Fr Kevin Hegarty
John the Baptist was the central figure in the Gospel story proclaimed in Catholic churches last Sunday. He was a prophet.
Prophets are awkward people. They bring to our unwelcome attention unpalatable and inconvenient truths.
He lived in the wilderness, on the edge of society. From there, he commented on the mores of the community. He believed that the people of Israel had deviated from the principles of religion and he told them so.
They had become complacent, arrogant and casual. They were paying lip-service to love.
Sometimes prophets lose their lives in defence of the truth. John the Baptist paid that ultimate price.
The Catholic Church in Ireland has had its John the Baptist moments during the past year. Schooled in the hard facts of the law I doubt if Judge Seán Ryan and Judge Yvonne Murphy see themselves as prophets.
Yet I believe that they have performed a prophetic function for the church in Ireland. Their respective reports on child sex abuse in our industrial schools and in the Archdiocese of Dublin revealed, in scarifying detail, the darkness and moral failure that lay under a placid and pious surface.
Both reports brought home to me once again the horror endured by so many children through the sexual proclivities of a minority of priests and religious. Some church representatives have sought to dissipate the horror by quoting statistics that show children are more likely to be abused in their homes than in the church.
Such semantic arguments are a further insult to those who have suffered. It is particularly reprehensible that children were abused in an institution which exists to embody the love of Jesus Christ to the world.
No words can salve the torment of the victims. The sexual abuse of a child is a violent invasion of his or her identity and it leaves a permanent scar.
Carefully constructed apologies are not enough. The Church must use its resources generously to try to ensure that all victims receive the prospect of some meaningful healing. It is better for it to be financially bankrupt than morally redundant.
I was appalled by the failure of the Papal Nuncio and the Vatican Congregation of the Doctrine of the Faith to answer requests from the Murphy Commission for information. As a proud Irish citizen, my first allegiance is not to an obscurantist curia in a distant land but to our government, elected by the people.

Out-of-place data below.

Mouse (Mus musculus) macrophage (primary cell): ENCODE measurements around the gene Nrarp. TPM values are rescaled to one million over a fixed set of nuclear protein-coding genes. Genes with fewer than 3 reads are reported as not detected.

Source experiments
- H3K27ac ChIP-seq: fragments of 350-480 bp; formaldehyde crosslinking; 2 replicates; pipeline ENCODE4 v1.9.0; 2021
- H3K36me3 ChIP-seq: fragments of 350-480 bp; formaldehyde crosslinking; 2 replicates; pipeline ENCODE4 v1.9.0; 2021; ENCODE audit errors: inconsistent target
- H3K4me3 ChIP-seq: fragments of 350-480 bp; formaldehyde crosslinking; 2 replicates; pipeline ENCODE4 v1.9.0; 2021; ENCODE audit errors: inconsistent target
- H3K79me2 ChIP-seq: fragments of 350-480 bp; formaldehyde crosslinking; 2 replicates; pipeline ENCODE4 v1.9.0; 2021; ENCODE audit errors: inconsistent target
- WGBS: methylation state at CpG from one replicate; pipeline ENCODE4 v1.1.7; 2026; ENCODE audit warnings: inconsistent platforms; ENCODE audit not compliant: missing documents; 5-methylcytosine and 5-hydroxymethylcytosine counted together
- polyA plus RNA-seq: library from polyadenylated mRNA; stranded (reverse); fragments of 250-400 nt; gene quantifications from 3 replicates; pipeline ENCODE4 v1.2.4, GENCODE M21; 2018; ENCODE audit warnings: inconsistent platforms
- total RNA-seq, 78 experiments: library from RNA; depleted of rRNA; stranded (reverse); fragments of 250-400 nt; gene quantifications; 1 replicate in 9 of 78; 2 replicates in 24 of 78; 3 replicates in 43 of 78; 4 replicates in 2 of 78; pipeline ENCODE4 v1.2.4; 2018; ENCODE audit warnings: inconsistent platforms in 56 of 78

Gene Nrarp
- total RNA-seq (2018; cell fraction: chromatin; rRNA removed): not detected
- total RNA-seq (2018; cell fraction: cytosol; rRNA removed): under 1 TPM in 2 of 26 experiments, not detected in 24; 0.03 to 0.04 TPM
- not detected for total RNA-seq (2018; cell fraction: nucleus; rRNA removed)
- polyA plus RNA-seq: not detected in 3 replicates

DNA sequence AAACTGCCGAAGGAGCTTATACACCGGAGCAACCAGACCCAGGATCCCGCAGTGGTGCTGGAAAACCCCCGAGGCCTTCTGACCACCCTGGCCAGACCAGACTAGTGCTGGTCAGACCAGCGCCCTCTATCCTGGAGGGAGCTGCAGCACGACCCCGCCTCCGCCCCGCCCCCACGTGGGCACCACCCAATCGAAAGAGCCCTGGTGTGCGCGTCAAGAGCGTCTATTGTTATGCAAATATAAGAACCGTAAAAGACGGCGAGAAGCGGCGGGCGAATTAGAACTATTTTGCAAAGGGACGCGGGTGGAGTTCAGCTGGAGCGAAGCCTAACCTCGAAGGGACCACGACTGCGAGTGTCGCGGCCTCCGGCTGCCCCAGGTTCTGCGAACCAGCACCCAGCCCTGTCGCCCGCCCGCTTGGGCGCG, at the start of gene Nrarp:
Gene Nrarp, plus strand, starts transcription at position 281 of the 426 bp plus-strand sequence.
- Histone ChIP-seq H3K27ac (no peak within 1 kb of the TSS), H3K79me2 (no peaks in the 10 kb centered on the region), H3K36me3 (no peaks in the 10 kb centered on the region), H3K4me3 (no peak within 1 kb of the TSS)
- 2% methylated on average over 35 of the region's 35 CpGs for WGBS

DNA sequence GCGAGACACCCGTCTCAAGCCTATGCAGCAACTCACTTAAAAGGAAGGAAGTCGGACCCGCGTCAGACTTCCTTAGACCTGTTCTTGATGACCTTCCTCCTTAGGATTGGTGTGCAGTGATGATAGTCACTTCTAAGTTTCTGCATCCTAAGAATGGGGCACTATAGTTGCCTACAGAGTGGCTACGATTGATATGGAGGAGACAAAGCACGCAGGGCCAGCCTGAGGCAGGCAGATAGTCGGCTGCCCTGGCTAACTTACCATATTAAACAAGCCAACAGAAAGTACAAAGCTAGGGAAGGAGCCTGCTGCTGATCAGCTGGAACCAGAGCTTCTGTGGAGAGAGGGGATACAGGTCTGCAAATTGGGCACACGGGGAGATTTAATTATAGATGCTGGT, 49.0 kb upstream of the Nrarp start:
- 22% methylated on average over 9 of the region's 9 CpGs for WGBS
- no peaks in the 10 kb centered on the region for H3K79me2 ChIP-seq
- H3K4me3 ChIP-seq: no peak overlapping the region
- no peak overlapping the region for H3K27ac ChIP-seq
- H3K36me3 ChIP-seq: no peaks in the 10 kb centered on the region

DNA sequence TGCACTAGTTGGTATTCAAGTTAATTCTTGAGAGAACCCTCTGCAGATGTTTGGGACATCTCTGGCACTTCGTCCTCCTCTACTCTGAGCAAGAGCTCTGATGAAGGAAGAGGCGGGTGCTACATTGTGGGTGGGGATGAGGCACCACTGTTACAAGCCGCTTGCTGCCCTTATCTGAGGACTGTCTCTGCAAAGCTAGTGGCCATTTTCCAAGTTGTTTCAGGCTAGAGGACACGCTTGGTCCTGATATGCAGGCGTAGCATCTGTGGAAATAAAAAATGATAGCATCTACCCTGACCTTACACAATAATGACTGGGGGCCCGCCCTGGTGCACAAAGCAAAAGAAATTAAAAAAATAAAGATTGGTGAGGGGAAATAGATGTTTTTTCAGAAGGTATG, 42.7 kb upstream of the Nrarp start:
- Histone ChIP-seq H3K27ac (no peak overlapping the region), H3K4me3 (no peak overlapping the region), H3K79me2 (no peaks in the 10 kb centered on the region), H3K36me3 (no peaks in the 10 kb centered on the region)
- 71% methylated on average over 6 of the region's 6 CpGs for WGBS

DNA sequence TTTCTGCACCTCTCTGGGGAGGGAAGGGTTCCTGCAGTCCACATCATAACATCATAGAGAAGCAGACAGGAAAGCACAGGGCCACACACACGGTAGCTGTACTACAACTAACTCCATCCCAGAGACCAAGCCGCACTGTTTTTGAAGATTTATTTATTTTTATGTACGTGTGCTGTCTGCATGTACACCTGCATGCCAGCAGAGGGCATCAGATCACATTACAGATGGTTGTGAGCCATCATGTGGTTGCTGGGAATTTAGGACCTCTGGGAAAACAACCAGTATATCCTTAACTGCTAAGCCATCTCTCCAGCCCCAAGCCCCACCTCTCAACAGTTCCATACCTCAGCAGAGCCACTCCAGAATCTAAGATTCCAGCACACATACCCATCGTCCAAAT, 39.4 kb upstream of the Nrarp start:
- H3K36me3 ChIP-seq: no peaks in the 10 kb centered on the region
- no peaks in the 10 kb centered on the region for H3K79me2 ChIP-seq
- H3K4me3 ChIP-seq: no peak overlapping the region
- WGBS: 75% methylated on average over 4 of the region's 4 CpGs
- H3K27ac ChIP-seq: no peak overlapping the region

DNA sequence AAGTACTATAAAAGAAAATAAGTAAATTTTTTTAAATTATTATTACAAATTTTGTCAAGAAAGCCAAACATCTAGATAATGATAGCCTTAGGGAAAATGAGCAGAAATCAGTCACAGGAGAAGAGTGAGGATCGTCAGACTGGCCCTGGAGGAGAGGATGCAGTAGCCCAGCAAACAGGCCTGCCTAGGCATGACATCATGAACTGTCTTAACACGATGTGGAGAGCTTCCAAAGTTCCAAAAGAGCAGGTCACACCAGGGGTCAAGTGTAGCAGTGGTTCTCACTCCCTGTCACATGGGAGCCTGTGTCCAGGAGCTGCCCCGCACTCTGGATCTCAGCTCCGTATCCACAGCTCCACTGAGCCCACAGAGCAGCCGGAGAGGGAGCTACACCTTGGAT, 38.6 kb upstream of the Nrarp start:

The Murphy Commission was established by the sovereign authority of our Parliament. A discourtesy to our most important democratic institution is an insult to us.
I hope that the Minister for Foreign Affairs, Micheál Martin, when he meets the Papal Nuncio later this week, stands by our Republic and advises him strongly of our anger.
The Vatican explanation for the failure to answer the letters is that the proper diplomatic procedure was not followed. Sorry, but I am not impressed by such prissy pedantry.
The sexual abuse crisis is the greatest challenge for the Irish Catholic Church in its recent history. When a house is on fire, one does not obsess about who has the authority to call the fire brigade.
Sophistry may be a clever tactic in debate but it is out of place in responding to a crisis of this magnitude. Another example of it was Cardinal Connell’s blithe assertion to the Murphy Commission that his earlier economy with the truth could be justified by his invocation of the tawdry theological concept of mental reservation.
Cardinals, it sees, do not tell lies, but if they did, they would probably be the best mental reservations in the world. By comparison, Thierry Henry’s handling of the ball in our World Cup qualifier against France seems almost honourable.
The Murphy report reveals a miasma of moral failure, over the 30 years of its remit, by Archbishops and Auxiliary Bishops of Dublin, in respect to child sex abuse by clerics.
Protection of the good name of the church and its assets were a much higher priority than the sufferings of victims or adherence to the civil law. The report concludes, “There was little or no concern for the welfare of the abused child or the welfare of other children who might come into contact with the priest. Complainants were often met with denial, arrogance and cover-up and with incompetence and incomprehension in some areas. Suspicions were rarely acted on.”
As I write on the weekend of December 5 and 6, it seems that the resignation of one of the auxiliaries, Donal Murray, later Bishop of Limerick, is imminent. While this is welcome, more is needed. I believe that all the bishops censured in the report, who are still active in office, should resign. Firm purposes of amendment for the future are not enough. Multiple resignations are an essential prelude to the long process of restoring the moral authority of the Church in Ireland. However, don’t hold your breath.